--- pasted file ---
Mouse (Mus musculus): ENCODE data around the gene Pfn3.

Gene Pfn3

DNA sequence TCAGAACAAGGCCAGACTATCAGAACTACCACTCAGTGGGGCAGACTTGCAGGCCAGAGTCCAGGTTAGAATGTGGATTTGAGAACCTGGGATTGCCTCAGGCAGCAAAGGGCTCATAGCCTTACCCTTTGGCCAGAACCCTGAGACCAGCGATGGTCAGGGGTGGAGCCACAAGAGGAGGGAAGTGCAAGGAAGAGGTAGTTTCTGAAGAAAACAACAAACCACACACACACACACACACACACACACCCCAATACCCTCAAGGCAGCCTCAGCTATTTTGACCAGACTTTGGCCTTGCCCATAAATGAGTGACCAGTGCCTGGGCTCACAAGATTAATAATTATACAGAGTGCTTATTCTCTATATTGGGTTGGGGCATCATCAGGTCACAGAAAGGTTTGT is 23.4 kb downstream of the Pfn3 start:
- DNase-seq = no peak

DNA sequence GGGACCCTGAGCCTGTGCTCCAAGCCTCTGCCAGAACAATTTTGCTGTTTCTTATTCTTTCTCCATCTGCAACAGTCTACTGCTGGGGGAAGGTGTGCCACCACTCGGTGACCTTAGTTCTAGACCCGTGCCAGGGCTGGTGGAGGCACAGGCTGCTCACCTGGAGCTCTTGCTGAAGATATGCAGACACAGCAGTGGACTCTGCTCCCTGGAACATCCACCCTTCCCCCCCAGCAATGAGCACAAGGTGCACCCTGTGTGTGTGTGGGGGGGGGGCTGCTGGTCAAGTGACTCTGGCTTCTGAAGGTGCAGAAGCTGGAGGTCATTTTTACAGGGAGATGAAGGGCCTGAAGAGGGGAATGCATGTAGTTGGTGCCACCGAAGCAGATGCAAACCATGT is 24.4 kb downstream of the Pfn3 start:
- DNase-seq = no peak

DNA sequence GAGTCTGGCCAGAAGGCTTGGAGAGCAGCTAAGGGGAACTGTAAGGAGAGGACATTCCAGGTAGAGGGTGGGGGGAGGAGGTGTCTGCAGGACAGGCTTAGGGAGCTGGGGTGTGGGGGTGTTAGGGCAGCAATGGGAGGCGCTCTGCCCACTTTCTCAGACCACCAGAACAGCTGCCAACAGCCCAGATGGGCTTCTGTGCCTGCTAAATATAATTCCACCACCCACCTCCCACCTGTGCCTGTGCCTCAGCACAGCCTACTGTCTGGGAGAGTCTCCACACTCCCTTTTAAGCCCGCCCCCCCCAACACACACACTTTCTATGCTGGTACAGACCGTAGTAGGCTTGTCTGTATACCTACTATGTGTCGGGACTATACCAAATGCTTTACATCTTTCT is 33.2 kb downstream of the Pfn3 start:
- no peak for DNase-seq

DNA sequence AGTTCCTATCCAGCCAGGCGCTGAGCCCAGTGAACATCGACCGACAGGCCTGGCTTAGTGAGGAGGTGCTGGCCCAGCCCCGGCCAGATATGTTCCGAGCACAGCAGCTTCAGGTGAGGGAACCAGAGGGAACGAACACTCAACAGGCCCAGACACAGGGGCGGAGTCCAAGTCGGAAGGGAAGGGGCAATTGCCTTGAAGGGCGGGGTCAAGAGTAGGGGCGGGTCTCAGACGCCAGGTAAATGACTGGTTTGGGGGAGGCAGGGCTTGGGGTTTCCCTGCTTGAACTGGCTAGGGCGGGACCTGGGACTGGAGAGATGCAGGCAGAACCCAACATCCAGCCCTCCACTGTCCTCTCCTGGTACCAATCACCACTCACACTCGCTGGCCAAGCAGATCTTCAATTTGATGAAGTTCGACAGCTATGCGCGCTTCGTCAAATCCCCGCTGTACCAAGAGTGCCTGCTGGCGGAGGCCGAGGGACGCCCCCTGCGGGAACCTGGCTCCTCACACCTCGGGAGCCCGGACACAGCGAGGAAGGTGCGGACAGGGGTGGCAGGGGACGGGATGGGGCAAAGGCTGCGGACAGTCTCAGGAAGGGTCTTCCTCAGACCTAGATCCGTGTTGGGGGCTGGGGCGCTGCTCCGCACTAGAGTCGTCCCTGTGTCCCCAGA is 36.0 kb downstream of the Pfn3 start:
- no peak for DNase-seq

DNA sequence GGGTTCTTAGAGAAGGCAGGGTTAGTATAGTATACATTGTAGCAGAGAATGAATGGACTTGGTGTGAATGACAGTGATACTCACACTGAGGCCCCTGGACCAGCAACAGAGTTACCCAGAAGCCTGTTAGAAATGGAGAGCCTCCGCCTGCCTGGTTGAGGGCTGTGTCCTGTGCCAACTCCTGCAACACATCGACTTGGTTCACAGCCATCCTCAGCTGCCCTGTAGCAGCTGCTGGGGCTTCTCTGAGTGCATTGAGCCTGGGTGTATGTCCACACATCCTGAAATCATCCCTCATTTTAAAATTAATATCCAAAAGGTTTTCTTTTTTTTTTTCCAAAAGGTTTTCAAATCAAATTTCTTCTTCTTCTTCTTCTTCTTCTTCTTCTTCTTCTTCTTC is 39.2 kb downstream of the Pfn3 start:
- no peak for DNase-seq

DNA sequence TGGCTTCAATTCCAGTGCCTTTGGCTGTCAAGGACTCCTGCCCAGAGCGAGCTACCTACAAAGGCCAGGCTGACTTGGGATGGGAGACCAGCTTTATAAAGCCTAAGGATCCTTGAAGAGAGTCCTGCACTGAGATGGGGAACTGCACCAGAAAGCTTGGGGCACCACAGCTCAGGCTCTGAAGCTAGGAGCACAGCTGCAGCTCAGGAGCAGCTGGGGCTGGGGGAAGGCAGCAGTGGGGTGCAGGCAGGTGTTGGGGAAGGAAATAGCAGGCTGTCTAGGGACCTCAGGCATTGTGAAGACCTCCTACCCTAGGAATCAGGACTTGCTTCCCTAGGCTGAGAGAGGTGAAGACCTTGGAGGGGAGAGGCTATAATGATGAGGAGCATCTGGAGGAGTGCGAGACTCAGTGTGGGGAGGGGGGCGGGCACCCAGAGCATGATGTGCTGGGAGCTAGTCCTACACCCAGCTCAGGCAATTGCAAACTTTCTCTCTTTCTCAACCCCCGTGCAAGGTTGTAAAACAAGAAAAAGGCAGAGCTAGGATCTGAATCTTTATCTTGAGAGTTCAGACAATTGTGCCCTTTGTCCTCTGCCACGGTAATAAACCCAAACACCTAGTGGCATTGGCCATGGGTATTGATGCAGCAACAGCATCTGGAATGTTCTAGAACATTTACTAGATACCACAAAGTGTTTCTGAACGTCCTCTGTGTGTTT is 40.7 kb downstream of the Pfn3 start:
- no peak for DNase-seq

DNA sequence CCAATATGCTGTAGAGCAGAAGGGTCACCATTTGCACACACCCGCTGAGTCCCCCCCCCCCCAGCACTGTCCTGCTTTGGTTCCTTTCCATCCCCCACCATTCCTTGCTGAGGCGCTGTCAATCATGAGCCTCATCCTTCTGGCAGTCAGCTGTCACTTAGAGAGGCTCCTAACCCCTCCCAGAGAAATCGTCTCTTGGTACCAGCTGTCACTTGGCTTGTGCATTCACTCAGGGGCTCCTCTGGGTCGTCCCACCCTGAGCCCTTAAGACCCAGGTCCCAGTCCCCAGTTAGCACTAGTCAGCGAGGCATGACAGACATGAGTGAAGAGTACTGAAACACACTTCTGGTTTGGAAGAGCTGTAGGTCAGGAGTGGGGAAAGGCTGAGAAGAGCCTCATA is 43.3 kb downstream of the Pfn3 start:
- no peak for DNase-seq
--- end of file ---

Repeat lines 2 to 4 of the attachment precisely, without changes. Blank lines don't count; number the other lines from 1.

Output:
Gene Pfn3

DNA sequence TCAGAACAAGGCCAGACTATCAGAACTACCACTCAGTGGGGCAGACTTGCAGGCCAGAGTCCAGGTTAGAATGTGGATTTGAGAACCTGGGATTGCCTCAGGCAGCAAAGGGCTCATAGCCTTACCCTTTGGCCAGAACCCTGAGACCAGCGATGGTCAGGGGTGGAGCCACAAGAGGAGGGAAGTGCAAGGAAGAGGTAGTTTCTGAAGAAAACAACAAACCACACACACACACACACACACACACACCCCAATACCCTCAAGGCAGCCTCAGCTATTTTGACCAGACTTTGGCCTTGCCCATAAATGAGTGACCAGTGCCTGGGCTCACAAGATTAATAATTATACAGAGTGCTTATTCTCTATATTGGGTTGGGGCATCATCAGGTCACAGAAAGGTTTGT is 23.4 kb downstream of the Pfn3 start:
- DNase-seq = no peak